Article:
To maintain their worldview in the face of the catastrophes that capitalism and imperialism have created, the world's reactionaries have launched a war against the people who've been forced to migrate in the face of climate change and U.S.-created destabilization. For those who support this war, reality doesn't have to intrude, because the rationale behind the war depends on the perpetuation of an invented reality.
In this alternative reality, Donald Trump is right that there's a "growing security crisis" at the southern border when apprehensions at the border have declined by more than 75 percent since 2000. He's right that the border is a "pipeline" for vast quantities of illegal drugs when the Justice Department has concluded that most drug trafficking on the southern border takes place through courts of entry along the border, showing that a wall would essentially do nothing to stop the drug trade. He was also right to order the army to use chemical weapons against defenseless migrant families last year because of unsubstantiated theories about the migrant caravan being covertly filled with terrorists. Every other narrative that xenophobic politicians like Trump use to demonize immigrants is also accurate in this reality, because it's a reality that exists beyond the realm of human rights laws, facts and statistics, or human empathy.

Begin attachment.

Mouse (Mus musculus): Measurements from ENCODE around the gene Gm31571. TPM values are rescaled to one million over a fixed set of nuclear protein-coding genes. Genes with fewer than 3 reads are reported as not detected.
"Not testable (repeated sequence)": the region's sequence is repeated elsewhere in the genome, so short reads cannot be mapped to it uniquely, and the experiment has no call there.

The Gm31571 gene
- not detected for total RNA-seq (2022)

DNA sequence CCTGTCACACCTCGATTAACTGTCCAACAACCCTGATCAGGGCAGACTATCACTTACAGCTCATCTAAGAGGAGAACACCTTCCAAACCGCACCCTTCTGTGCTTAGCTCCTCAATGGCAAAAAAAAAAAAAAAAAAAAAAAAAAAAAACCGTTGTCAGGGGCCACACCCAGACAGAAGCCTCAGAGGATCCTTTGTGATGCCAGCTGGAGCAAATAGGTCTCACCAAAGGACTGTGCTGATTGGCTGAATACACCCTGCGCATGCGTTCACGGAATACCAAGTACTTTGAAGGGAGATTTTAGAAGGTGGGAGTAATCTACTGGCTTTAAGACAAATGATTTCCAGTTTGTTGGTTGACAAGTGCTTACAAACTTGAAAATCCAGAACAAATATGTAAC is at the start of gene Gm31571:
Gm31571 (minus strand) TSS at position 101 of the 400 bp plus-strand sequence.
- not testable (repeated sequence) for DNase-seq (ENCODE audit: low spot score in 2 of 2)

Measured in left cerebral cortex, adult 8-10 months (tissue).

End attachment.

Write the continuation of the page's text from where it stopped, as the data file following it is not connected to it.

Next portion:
Embracing a paranoid mentality about the Third World's poor and desperate people is how reactionaries can continue to rationalize their belief that rich white people belong at the top of society's hierarchy. At the core of the white nationalist worldview-and by extension the conservative worldview-is the attitude that those with wealth and privilege deserve what they have, and that marginalized groups, the poor, and the populations that have been subdued by imperialism and colonialism have rightfully lost in the struggle for dominance.
"In conservative thinking, this hierarchy is humanity's natural state," the video essayist Antediluvian Danskin has said about how the right views the inequality that results from capitalism. "The American dream is: here, anyone can make it. No matter who you are or what you start out with, you can become a billionaire. But a necessary component of this is anyone can, but everyone can't.
We're not all gonna be billionaires. There's a finite amount of money in this country. For every one person to have so, so much more money than they need, there must mathematically be thousands of people with less. Your conservative friend is often baffled as to what you're even trying to say when you point out there's not enough high-paying jobs or affordable health plans for everyone."
When the world is supposed to be this Darwinian game where everyone wins or loses according to their merit, the only explanation for the arrival of masses of impoverished people to your country's borders is that they're malicious invaders who want to steal your jobs, destroy your culture, breed out your race, and otherwise exploit your great nation.
The fact that the refugees are coming because the West has destroyed their home countries through imperialist interventions, because corporate pillage has driven countries like Mexico into poverty, and because climate change is making the poorer countries less habitable isn't considered in how reactionaries view these victims of capitalism. The solution that reactionaries have isn't to help the sections of humanity which have been displaced by the forces empire, it's to get rid of the people who they see as human detritus.